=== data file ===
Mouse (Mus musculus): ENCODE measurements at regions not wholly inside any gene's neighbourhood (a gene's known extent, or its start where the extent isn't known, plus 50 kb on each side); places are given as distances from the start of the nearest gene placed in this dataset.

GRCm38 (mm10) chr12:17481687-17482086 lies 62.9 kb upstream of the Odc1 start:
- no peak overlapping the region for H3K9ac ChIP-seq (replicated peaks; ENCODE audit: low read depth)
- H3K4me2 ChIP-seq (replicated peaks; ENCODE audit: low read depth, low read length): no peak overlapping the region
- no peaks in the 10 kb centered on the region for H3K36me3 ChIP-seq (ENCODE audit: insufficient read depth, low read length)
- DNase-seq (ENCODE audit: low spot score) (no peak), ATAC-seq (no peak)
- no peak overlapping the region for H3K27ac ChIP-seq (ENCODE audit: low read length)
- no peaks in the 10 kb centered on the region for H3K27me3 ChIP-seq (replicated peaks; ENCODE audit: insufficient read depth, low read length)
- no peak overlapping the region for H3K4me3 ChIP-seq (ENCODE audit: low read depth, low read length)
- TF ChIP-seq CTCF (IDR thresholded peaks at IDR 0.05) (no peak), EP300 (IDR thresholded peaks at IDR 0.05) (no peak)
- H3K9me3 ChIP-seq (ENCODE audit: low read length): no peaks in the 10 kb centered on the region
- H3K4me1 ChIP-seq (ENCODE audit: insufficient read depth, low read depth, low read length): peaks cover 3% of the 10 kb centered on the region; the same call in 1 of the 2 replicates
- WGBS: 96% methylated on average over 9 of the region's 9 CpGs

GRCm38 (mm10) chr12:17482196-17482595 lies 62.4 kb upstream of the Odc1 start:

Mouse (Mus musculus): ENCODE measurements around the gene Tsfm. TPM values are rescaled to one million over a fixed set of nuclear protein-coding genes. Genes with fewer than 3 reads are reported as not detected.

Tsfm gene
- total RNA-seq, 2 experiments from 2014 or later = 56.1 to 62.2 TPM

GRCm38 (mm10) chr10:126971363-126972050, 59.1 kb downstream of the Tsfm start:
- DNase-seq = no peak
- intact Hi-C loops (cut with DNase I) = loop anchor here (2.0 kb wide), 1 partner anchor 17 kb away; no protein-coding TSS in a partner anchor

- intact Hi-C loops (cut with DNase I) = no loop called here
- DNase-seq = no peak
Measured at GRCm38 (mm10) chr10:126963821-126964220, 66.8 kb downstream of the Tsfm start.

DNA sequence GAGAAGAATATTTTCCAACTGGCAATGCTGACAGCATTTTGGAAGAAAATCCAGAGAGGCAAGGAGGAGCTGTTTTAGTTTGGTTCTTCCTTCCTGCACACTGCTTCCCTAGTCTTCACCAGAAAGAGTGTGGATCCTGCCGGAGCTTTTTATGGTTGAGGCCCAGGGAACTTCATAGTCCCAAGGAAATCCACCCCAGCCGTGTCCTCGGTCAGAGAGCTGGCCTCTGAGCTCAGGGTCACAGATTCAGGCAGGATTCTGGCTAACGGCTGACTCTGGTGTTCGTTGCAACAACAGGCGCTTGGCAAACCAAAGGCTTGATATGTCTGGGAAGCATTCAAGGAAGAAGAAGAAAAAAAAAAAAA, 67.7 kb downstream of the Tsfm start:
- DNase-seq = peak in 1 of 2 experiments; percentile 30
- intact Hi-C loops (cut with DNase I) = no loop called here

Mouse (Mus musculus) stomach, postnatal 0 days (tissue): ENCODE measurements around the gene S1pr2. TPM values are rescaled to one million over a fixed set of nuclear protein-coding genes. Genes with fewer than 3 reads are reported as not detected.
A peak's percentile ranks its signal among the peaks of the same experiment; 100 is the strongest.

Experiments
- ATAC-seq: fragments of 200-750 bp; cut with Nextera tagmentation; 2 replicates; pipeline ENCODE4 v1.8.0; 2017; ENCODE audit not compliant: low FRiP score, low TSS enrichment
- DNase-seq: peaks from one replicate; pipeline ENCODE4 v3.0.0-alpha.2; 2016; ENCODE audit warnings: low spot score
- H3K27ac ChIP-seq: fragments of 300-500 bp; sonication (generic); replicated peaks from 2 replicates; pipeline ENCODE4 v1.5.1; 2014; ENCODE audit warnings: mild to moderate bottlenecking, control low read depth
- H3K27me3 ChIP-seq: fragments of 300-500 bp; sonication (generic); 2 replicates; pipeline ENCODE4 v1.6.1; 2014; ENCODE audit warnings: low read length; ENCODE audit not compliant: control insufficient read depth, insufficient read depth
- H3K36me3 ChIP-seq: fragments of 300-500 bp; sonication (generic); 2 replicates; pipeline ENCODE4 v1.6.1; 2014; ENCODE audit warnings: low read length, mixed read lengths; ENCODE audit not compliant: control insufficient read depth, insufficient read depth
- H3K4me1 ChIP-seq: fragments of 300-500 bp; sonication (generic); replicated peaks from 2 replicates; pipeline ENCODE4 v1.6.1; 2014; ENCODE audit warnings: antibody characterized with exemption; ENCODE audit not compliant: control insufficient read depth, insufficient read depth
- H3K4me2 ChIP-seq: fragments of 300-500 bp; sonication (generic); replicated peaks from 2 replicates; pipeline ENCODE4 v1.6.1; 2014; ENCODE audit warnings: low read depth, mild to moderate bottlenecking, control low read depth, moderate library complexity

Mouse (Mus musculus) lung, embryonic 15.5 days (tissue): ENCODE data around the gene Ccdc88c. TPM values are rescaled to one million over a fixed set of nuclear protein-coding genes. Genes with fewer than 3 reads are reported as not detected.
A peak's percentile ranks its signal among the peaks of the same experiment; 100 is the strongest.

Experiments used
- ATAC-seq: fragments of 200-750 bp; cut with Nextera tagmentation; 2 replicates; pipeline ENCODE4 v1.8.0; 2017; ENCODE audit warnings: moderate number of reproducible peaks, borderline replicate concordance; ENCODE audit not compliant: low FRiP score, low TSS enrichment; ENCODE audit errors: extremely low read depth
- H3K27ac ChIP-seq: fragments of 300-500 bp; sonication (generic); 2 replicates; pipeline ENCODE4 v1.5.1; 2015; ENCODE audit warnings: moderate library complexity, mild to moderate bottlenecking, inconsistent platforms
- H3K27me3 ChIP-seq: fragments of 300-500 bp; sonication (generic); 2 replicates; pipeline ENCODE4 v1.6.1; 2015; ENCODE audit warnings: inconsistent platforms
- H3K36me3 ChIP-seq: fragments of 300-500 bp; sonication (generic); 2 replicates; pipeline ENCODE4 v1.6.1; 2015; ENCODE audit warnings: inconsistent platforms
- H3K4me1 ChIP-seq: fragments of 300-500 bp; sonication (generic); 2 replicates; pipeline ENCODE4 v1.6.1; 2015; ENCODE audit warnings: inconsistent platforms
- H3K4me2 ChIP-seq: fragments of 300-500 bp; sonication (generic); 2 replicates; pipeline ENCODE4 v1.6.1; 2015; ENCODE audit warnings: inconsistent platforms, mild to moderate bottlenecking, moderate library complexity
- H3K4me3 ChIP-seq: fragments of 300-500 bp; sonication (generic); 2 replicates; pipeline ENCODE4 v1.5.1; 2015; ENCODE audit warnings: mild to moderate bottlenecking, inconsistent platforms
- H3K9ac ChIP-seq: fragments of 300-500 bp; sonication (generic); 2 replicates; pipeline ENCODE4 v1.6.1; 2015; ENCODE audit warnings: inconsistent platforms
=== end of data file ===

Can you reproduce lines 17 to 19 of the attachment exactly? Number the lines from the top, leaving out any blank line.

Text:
- total RNA-seq, 2 experiments from 2014 or later = 56.1 to 62.2 TPM

GRCm38 (mm10) chr10:126971363-126972050, 59.1 kb downstream of the Tsfm start:
- DNase-seq = no peak